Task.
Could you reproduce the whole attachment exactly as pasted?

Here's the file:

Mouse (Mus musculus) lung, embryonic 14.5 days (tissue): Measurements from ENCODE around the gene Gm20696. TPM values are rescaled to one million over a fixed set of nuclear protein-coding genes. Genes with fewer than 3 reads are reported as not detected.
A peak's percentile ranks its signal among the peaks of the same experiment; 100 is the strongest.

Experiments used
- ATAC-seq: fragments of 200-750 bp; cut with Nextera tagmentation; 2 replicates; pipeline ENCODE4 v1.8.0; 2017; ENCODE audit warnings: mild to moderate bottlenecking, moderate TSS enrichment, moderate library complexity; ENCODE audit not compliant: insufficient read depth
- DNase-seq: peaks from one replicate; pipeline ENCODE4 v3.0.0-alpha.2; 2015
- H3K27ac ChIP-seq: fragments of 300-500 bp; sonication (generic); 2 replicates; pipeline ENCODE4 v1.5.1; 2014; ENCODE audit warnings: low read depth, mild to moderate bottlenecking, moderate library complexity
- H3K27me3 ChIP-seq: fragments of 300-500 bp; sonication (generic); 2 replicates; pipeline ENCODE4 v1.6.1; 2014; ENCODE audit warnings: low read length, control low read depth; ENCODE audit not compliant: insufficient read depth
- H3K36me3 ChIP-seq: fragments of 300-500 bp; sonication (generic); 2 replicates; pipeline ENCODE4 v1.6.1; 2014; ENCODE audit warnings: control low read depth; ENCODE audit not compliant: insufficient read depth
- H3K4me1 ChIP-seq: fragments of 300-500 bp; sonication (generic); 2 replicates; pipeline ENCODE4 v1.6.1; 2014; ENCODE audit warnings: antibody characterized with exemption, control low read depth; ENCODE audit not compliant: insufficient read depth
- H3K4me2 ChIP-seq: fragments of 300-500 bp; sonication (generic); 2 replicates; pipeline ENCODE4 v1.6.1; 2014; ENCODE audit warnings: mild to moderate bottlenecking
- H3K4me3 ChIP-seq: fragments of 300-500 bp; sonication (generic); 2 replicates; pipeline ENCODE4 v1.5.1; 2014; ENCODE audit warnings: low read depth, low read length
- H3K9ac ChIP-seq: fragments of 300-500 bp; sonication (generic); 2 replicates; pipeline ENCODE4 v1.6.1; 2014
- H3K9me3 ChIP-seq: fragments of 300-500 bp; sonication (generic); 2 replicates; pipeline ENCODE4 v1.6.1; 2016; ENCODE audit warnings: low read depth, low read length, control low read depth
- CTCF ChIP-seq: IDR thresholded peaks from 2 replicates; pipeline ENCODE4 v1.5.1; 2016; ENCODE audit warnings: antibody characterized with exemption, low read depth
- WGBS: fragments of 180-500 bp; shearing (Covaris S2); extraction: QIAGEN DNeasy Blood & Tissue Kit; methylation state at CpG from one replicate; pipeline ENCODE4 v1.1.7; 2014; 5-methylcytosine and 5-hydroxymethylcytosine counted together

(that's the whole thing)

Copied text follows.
Mouse (Mus musculus) lung, embryonic 14.5 days (tissue): Measurements from ENCODE around the gene Gm20696. TPM values are rescaled to one million over a fixed set of nuclear protein-coding genes. Genes with fewer than 3 reads are reported as not detected.
A peak's percentile ranks its signal among the peaks of the same experiment; 100 is the strongest.

Experiments used
- ATAC-seq: fragments of 200-750 bp; cut with Nextera tagmentation; 2 replicates; pipeline ENCODE4 v1.8.0; 2017; ENCODE audit warnings: mild to moderate bottlenecking, moderate TSS enrichment, moderate library complexity; ENCODE audit not compliant: insufficient read depth
- DNase-seq: peaks from one replicate; pipeline ENCODE4 v3.0.0-alpha.2; 2015
- H3K27ac ChIP-seq: fragments of 300-500 bp; sonication (generic); 2 replicates; pipeline ENCODE4 v1.5.1; 2014; ENCODE audit warnings: low read depth, mild to moderate bottlenecking, moderate library complexity
- H3K27me3 ChIP-seq: fragments of 300-500 bp; sonication (generic); 2 replicates; pipeline ENCODE4 v1.6.1; 2014; ENCODE audit warnings: low read length, control low read depth; ENCODE audit not compliant: insufficient read depth
- H3K36me3 ChIP-seq: fragments of 300-500 bp; sonication (generic); 2 replicates; pipeline ENCODE4 v1.6.1; 2014; ENCODE audit warnings: control low read depth; ENCODE audit not compliant: insufficient read depth
- H3K4me1 ChIP-seq: fragments of 300-500 bp; sonication (generic); 2 replicates; pipeline ENCODE4 v1.6.1; 2014; ENCODE audit warnings: antibody characterized with exemption, control low read depth; ENCODE audit not compliant: insufficient read depth
- H3K4me2 ChIP-seq: fragments of 300-500 bp; sonication (generic); 2 replicates; pipeline ENCODE4 v1.6.1; 2014; ENCODE audit warnings: mild to moderate bottlenecking
- H3K4me3 ChIP-seq: fragments of 300-500 bp; sonication (generic); 2 replicates; pipeline ENCODE4 v1.5.1; 2014; ENCODE audit warnings: low read depth, low read length
- H3K9ac ChIP-seq: fragments of 300-500 bp; sonication (generic); 2 replicates; pipeline ENCODE4 v1.6.1; 2014
- H3K9me3 ChIP-seq: fragments of 300-500 bp; sonication (generic); 2 replicates; pipeline ENCODE4 v1.6.1; 2016; ENCODE audit warnings: low read depth, low read length, control low read depth
- CTCF ChIP-seq: IDR thresholded peaks from 2 replicates; pipeline ENCODE4 v1.5.1; 2016; ENCODE audit warnings: antibody characterized with exemption, low read depth
- WGBS: fragments of 180-500 bp; shearing (Covaris S2); extraction: QIAGEN DNeasy Blood & Tissue Kit; methylation state at CpG from one replicate; pipeline ENCODE4 v1.1.7; 2014; 5-methylcytosine and 5-hydroxymethylcytosine counted together